As an app reviewer, I spend an inordinate amount of time browsing apps and app reviews in Apple’s App Store. When I’m considering an app review, or considering purchasing an app for personal use, one of the first things that I do is to read the user reviews, as I’m sure many of you do too.
Unfortunately, a newly released app or an app without a lot of reviews can sometimes have fake reviews, planted by developers or their friends, to trick unsuspecting customers and artificially inflate ratings. We’ve developed a quick guide that will help you avoid apps that are being falsely promoted.
Recently, at PadGadget, we came across a few apps with not just one or two fake reviews, but 30 or 40. One of the apps even had upwards of a hundred fake reviews, which was baffling to me because it takes a lot of effort to make that many false iTunes accounts.
Fake reviews are a problem that has plagued the App Store since its inception, and while Apple has made an effort to curtail falsifying ratings, no system is flawless, and it’s still an issue that users need to be well aware of when buying an untested app.
Back in May, Apple changed its app review policies, disallowing reviews of apps received from promo codes. Previously, App Store developers could request multiple promo codes to send to friends, who could then falsified reviews for the app. While promo codes can’t be used to for reviews anymore, developers can still use gifted apps and fake iTunes accounts to purchase apps and leave positive reviews, so it’s important to be vigilant when choosing an app.
Here are some obvious signs that a review is fake:
- The titles are all similar. Every user has to enter a title for a review, and when an individual is creating multiple titles in quick succession, they tend to be similar. Look out for reviews that all start with one word titles, or have a lot of the same words, like “great app,” awesome app,” “good app.” Here’s some titles of actual fake reviews: “amazing,” “nice,” “good,” “awesome.”
- Similarities in punctuation. We all have particular writing styles and tendencies towards certain words and punctuation. A person who regularly uses two exclamation points instead of one will often do that in multiple reviews, and the same is true of capitalization, comma usage, ellipses, and other punctuation marks. Additionally, if a word is misspelled in one review, it will often be misspelled in all of them. Two of the fake reviews, posted one right after another: “cool graphics.. loving it” and “its great fun & addicting..” The two single periods in each review are a dead giveaway that these aren’t real reviews.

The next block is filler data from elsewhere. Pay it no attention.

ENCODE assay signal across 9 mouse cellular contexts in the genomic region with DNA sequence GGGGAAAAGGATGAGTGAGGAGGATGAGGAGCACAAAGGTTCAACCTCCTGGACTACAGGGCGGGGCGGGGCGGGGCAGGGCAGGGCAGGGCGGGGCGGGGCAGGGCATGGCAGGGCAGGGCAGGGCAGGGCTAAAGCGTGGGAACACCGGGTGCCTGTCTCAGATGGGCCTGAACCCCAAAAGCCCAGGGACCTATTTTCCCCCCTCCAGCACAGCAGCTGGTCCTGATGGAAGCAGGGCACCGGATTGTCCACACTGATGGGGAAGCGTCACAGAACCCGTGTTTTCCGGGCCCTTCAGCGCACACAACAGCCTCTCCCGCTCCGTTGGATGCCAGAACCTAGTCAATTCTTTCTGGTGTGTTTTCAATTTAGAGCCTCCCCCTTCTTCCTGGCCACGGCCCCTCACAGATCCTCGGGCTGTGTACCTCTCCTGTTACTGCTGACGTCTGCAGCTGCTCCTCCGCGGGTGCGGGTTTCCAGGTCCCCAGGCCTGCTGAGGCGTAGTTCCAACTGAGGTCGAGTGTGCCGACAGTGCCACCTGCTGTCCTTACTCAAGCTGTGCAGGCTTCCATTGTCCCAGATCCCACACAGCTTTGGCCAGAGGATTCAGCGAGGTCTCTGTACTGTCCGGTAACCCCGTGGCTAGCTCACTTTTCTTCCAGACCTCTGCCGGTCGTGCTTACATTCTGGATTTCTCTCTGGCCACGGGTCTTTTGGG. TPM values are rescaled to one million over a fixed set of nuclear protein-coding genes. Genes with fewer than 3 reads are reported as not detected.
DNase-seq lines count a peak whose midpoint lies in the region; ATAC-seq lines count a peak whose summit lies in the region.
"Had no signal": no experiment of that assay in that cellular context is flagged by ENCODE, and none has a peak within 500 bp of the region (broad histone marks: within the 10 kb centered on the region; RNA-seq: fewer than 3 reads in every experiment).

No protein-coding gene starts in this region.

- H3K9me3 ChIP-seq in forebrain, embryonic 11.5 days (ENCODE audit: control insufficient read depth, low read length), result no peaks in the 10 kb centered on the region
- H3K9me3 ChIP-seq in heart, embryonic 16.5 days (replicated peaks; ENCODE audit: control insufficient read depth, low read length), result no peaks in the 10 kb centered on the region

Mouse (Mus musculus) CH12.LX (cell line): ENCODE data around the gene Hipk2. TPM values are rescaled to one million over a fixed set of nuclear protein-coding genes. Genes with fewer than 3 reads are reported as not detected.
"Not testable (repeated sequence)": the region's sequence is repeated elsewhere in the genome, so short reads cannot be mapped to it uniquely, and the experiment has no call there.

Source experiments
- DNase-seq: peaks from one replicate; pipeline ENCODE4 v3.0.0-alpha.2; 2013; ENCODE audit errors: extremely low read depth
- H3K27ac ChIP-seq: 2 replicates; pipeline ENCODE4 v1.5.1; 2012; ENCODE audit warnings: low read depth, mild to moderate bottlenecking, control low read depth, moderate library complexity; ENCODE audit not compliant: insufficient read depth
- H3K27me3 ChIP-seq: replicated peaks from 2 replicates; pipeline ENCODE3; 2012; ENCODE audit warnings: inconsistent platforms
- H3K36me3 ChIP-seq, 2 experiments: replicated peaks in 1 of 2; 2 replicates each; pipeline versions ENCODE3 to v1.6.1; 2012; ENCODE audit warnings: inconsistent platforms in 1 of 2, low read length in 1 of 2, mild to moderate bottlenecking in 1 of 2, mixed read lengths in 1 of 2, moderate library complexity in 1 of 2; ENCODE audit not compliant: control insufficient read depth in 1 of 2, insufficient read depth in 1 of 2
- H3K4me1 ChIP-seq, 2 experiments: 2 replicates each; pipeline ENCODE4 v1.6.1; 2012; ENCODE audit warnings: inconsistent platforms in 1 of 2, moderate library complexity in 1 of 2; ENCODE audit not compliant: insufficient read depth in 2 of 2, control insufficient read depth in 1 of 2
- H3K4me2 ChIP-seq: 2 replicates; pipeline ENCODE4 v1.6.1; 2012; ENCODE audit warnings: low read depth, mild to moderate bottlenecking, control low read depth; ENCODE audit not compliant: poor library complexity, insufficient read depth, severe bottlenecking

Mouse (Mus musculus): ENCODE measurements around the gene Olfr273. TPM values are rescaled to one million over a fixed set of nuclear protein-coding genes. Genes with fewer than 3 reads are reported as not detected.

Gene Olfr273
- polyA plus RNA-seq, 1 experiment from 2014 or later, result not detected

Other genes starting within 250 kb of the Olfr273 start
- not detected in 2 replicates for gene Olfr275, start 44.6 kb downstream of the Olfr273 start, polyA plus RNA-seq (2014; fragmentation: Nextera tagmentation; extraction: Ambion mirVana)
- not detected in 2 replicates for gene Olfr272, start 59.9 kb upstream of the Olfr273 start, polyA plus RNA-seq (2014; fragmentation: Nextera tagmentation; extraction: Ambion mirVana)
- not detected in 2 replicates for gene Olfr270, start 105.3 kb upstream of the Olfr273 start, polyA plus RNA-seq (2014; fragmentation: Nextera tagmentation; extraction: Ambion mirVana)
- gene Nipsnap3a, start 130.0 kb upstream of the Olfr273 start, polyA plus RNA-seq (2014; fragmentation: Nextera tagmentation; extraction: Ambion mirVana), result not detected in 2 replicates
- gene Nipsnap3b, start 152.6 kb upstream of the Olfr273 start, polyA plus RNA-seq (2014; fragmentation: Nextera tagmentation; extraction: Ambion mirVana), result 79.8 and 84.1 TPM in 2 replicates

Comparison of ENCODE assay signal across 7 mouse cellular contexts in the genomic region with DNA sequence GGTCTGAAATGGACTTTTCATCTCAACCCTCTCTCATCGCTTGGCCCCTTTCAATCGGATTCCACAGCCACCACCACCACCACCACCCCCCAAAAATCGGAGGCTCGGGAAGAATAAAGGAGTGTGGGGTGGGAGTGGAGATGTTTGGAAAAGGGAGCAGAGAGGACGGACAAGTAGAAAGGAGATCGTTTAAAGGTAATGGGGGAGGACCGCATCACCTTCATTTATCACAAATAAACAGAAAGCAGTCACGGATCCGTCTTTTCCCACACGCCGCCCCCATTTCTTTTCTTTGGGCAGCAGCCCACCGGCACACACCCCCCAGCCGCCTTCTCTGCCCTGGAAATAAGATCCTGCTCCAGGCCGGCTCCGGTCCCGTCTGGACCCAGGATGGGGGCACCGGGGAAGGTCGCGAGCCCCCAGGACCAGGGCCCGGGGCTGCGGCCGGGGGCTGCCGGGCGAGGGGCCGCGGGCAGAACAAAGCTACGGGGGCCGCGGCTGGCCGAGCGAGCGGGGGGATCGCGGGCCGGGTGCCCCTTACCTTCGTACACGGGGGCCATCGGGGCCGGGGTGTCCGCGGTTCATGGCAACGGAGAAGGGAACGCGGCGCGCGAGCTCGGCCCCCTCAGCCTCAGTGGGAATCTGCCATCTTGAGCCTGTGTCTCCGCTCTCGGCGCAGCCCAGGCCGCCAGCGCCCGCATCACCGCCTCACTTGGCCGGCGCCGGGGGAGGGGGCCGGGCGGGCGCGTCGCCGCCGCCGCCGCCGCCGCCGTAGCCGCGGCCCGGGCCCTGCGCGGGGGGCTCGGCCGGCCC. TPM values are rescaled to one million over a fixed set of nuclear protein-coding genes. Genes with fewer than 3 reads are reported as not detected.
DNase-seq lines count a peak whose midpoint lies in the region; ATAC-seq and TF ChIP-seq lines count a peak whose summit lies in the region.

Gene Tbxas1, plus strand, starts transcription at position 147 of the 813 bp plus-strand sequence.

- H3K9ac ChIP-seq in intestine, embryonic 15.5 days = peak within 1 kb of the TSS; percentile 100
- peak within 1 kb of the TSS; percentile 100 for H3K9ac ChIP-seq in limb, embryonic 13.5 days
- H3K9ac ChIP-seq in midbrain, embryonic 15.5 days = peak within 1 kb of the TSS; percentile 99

- Names. The person writing fake reviews needs to come up with several different iTunes accounts in one sitting, and our brains aren’t wired to pick up on our own nuances. Several two word names, like Bob Smith, Brian Jensen, Pete Jones, and Frank Johnson are incongruous. Real people have widely varied user names.
- Problems with syntax. Like with punctuation and spelling, different reviews that truly come from just one user will share similarities in syntax: “it’s a cool game but it’s hard. if you like a challenge get this game”; “great game and fun. pretty difficult to get high scores.”; its hard at first. once you get the hang of it, its fun!” All of these reviews are short sentences, with with similar content and style.
- Clicking on a user’s name who left a review will take you to a list of all the reviews they’ve written. If there’s only a few, and they consistently give high reviews, be suspicious. Often, these users will leave reviews for the same group of apps, so click a few and find out if they have all been commenting on the same apps. As a bonus, you’ll find other apps to avoid! The catch is that this technique only works when you’re on your computer, so whenever possible, resist that impulse purchase on your iPhone or iPad and check it out first.
In the apps that I mentioned, with reviews by a developer that was padding their own ratings, there are hundreds of positive comments and then approximately ten negative, angry comments from customers who were falsely tricked into purchasing the app, and then realized the reviews were fake after the fact.
While there are some true independent gems in the App Store, a good rule of thumb is to also check out the other apps that a developer has put out. In the case that I mentioned, they have several apps all with fake reviews by the same group of iTunes accounts, so it was very obvious.
If you take a look at all the reviews and see clear links between them, it’s best to avoid the app and losing money. Google can be helpful as well. There are a lot of app reviewing sites out there, including PadGadget, who work hard to bring you honest information and opinions about apps. If there aren’t any third party reviews, and the app looks suspicious, trust your intuition and save yourself the frustration of downloading an app that’s been falsely promoted.